Hamdi Abu Golayyel: A Gifted Storyteller with an Eye on Rogues and Tall Tales
Hamdi Abu Golayyel (b. 1967) was a gifted storyteller who fused Egyptian oral storytelling, myth, and folklore to tell the tales of marginalized and working-class communities in Egypt. He died on June 11, 2023. He was only fifty-six. I did not know him personally but reviewed the translation of his recent novel, The Men Who Swallowed the Sun, for the magazine Banipal. In one of those ironic twists of fate, I had asked a journalist friend for his phone number because I wanted to meet him. I received the number, but months passed and I didn’t follow up on the impulse—sudden death is a poignant reminder of the precariousness of our existence on this earth. Apparently, Abu Golayyel was as colorful in real life as the characters in his work. He was often seen in a 1950s automobile, driving between the Pyramids and downtown Cairo with his deceased pal/poet, Osamma El-Danasoari. The spirit of Abu Golayyel’s work has been artfully rendered into English from the Arabic by three distinguished translators: The Men Who Swallowed the Sun, by the late Humphrey Davies (2022); A Dog with No Tail, by Robin Mogers (2009); and Thieves in Retirement, by Marilyn Booth (2006).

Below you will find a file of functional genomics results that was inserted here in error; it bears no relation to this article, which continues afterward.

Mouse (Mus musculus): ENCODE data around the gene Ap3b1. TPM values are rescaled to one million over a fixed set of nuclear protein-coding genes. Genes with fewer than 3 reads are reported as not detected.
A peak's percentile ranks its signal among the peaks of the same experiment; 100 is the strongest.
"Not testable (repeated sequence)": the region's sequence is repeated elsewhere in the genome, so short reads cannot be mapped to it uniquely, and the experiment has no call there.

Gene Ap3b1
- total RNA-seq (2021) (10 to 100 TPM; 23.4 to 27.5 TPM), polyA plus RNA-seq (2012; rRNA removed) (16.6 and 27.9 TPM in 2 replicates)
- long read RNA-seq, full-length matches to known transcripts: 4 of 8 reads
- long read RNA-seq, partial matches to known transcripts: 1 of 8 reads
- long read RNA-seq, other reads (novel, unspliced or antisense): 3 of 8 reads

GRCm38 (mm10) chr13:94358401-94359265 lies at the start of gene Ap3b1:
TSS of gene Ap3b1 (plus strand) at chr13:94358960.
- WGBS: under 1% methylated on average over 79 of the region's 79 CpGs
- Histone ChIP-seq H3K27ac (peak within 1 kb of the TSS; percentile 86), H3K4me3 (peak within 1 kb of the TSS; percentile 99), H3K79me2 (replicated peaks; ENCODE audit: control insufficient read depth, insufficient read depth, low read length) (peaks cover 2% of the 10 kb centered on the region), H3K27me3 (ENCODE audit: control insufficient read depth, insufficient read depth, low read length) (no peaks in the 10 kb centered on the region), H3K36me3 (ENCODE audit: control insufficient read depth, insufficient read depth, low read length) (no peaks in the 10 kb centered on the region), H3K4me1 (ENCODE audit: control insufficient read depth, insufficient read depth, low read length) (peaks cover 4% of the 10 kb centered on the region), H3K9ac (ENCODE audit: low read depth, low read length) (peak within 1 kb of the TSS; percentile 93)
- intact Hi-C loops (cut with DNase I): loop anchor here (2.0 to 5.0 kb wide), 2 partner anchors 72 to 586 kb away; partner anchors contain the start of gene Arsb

Recognized in Egypt for his talent, he was the recipient of four literary awards: Ja’izat al-majmu’a al-qisasiyya (Award for a Short Story Collection), Ministry of Culture, Egypt, 1997; Ja’izat al-qissa (Award for Fictional Narrative: Short Story), Akhbar al-yawm, Cairo, 1999; Ja’izat al-ibda’ al-*Šñarabi (Arabic Creative Writing Award), United Arab Emirates, 2000; and the Naguib Mahfouz Prize for Fiction, the American University in Cairo, 2008.
Abu Golayyel was one of the few voices from a Bedouin background on the contemporary literary scene.